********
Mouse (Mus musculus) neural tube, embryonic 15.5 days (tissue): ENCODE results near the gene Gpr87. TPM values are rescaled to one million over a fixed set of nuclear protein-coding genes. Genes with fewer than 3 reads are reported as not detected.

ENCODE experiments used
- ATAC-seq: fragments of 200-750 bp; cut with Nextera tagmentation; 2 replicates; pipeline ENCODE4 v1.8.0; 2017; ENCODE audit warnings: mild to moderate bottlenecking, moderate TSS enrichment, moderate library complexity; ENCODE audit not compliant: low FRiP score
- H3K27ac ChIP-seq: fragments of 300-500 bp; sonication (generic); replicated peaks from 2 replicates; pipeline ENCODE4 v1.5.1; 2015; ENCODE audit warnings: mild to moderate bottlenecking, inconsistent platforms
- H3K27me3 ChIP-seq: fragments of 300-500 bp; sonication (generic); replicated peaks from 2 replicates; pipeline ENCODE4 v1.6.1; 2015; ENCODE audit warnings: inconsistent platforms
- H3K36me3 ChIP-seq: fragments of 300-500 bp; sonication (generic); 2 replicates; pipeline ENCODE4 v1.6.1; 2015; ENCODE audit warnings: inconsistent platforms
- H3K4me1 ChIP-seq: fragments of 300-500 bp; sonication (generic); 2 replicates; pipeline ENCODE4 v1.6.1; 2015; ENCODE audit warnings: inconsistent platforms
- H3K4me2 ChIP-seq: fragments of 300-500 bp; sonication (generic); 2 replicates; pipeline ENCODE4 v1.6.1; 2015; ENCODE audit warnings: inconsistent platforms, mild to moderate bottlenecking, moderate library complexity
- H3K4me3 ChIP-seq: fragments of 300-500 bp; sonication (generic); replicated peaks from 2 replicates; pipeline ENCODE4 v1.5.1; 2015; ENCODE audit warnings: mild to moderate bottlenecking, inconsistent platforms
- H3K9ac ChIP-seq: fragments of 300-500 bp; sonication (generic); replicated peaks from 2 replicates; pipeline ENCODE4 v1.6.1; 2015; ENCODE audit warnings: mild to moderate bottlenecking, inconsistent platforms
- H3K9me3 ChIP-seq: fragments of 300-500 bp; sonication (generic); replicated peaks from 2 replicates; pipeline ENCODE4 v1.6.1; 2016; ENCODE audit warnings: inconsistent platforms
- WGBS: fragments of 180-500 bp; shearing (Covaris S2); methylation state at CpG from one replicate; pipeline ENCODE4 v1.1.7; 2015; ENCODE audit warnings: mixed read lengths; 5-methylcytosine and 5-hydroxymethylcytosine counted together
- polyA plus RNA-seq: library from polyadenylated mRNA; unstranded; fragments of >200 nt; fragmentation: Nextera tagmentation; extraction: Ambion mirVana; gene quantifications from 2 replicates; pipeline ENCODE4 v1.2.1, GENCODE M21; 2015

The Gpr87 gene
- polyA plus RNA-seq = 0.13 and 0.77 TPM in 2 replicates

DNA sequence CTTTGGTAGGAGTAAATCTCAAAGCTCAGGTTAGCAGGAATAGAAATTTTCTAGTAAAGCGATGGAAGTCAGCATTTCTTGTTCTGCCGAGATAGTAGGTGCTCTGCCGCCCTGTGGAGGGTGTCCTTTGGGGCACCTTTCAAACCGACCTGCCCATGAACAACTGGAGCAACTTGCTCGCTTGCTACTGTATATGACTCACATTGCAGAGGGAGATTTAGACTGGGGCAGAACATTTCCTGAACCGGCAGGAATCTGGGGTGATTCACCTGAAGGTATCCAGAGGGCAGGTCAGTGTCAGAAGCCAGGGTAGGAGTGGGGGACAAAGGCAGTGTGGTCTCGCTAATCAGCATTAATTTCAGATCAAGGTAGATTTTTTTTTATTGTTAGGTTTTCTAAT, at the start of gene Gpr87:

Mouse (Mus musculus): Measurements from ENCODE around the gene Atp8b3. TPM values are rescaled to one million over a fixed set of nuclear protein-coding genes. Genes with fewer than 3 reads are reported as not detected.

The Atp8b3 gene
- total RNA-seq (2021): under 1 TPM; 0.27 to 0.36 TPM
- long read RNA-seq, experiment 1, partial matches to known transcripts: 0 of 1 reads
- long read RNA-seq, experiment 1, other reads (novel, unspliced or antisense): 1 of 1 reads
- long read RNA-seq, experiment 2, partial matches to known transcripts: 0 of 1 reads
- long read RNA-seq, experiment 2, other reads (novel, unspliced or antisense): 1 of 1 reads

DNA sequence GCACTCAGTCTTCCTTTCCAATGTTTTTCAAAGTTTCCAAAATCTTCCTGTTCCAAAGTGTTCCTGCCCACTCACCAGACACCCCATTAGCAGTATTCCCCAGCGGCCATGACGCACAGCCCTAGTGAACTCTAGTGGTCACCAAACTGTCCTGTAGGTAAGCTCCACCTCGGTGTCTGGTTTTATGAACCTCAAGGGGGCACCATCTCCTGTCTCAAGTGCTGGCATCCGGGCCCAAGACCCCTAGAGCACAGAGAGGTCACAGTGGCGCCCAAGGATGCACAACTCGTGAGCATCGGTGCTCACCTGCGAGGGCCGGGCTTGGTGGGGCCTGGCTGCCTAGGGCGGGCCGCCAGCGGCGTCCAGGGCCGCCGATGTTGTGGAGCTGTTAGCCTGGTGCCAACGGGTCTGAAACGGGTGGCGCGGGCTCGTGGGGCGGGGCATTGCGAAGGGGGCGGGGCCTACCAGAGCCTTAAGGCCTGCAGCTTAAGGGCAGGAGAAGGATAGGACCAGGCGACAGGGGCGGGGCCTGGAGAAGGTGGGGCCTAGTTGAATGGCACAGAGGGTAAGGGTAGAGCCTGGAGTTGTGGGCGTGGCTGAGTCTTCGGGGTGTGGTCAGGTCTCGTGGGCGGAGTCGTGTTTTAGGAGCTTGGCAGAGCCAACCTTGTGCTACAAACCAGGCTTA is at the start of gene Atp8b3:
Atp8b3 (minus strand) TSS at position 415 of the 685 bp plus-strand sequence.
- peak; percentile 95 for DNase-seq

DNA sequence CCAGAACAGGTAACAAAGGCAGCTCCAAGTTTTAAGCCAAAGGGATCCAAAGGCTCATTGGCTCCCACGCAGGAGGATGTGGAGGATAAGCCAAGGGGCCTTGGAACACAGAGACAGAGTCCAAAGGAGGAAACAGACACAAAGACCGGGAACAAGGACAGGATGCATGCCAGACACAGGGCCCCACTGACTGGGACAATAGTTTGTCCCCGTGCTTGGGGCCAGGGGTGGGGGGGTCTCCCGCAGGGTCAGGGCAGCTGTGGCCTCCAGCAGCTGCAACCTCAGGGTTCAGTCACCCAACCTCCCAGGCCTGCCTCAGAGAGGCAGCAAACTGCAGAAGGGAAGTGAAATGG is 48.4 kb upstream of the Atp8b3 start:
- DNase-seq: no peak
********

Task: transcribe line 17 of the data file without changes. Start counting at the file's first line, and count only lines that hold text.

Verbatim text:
Mouse (Mus musculus): Measurements from ENCODE around the gene Atp8b3. TPM values are rescaled to one million over a fixed set of nuclear protein-coding genes. Genes with fewer than 3 reads are reported as not detected.